1. Researchers aren’t exactly sure how trigger points and myofascial pain syndrome cause pain. Not knowing the cause makes diagnosing difficult.
  2. Myofascial pain syndrome is easily confused for other spinal disorders and conditions. For example, you may have low back pain caused by myofascial pain syndrome in your lumbar spine. Other causes of low back pain, such as arthritis of the lumbar facet joints, may cause similar pain. The cause of low back pain needs to be carefully assessed.
  3. There is no diagnosing standard for myofascial pain syndrome. That is, doctors don’t have a tried-and-true test to secure a diagnosis.

Though there’s not a standard diagnosing protocol for spine-related myofascial pain syndrome, manual palpation—that is the use of hands to feel for tenderness, twitching, and/or tightness at the site of the trigger point(s)—is the most common way doctors diagnose myofascial pain syndrome.

Your doctor may rely solely on manual palpation to identify trigger points, but ultrasound is an emerging diagnostic tool for myofascial pain syndrome. Ultrasound can produce clear images of your soft tissues and may show active trigger points, but more research is needed to secure its place as a go-to diagnostic method for myofascial pain syndrome.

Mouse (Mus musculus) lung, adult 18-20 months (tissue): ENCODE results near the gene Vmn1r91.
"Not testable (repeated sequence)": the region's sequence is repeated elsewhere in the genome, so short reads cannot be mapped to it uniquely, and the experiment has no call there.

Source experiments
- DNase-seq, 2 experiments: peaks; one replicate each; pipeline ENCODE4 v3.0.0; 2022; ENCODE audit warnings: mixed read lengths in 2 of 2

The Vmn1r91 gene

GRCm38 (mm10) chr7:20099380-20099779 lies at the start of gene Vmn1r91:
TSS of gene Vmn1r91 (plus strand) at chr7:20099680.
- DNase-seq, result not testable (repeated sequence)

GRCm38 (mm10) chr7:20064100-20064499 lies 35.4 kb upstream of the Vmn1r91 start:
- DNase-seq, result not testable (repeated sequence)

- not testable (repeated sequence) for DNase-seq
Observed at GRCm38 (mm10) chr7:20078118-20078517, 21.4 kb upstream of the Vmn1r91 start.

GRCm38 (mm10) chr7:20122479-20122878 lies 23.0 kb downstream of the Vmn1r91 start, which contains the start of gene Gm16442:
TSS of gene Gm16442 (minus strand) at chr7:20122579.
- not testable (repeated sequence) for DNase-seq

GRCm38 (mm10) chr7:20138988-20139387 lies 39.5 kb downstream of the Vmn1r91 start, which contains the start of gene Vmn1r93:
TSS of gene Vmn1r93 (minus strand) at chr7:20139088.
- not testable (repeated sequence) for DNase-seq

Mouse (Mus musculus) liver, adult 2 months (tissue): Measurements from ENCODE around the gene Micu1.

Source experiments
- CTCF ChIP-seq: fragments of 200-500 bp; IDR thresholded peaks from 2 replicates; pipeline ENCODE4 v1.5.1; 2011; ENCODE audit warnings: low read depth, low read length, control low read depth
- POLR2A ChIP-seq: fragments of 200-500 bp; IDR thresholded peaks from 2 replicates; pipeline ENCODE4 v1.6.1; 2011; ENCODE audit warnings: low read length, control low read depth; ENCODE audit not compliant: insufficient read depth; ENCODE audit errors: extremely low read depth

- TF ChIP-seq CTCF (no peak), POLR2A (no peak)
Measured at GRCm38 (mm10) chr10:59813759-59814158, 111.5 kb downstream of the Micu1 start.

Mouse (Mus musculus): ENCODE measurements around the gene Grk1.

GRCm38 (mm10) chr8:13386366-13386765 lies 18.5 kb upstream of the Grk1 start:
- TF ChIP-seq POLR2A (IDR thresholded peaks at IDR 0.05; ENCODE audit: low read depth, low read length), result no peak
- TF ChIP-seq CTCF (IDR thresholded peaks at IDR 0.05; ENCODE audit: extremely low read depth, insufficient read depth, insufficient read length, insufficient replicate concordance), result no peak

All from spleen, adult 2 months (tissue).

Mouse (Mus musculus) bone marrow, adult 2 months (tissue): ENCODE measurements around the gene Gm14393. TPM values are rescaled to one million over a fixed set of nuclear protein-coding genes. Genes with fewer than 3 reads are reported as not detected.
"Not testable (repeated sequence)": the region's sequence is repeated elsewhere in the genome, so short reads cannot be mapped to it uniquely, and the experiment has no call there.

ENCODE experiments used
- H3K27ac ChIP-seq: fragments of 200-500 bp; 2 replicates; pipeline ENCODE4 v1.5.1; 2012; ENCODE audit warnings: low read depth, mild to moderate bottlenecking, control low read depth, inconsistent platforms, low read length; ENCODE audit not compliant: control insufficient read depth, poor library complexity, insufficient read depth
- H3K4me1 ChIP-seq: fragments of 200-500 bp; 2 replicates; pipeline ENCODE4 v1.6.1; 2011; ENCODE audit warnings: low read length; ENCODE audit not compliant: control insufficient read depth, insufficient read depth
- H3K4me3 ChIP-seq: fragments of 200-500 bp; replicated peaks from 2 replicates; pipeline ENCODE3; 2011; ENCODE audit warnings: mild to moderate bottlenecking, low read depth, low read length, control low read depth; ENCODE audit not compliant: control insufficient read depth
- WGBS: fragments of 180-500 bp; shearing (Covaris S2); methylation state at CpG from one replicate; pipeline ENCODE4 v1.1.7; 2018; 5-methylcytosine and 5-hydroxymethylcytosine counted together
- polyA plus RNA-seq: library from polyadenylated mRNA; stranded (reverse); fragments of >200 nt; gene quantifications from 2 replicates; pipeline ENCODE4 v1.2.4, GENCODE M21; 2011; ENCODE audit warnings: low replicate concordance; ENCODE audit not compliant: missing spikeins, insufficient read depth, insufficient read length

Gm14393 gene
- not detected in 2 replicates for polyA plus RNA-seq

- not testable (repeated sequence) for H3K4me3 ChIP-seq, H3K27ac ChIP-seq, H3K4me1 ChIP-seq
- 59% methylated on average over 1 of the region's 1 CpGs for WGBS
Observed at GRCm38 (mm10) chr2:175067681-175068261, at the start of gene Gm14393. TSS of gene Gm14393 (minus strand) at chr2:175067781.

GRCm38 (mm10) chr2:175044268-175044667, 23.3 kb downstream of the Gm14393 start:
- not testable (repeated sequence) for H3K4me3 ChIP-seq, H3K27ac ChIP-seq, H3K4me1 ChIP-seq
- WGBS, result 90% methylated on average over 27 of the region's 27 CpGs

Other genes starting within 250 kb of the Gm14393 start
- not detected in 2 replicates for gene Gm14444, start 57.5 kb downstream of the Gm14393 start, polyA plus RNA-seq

In some cases, your personal or primary care doctor may be able to diagnose spine-related myofascial pain syndrome, but he or she may refer you to a pain specialist or a spine specialist such as a physiatrist, physical therapist, or massage therapist for further evaluation and treatment.

Treating Spine-related Myofascial Pain Syndrome: A Multidisciplinary Approach

There’s still a lot doctors and medical researchers have yet to learn about myofascial pain syndrome, so treatment recommendations vary. However, most doctors support a multidisciplinary treatment approach—that is, using a variety of therapies and employing lifestyle changes to manage trigger point pain and prevent it from coming back.

Below are other common treatments for myofascial pain syndrome.

Putting Pain Under Pressure: Myofascial Release Therapy
Myofascial release is a broad category of manual (using a therapist’s hand or elbow) or instrument-guided (eg, a foam roller) therapy designed to release constricted muscles and fascia by putting pressure on them.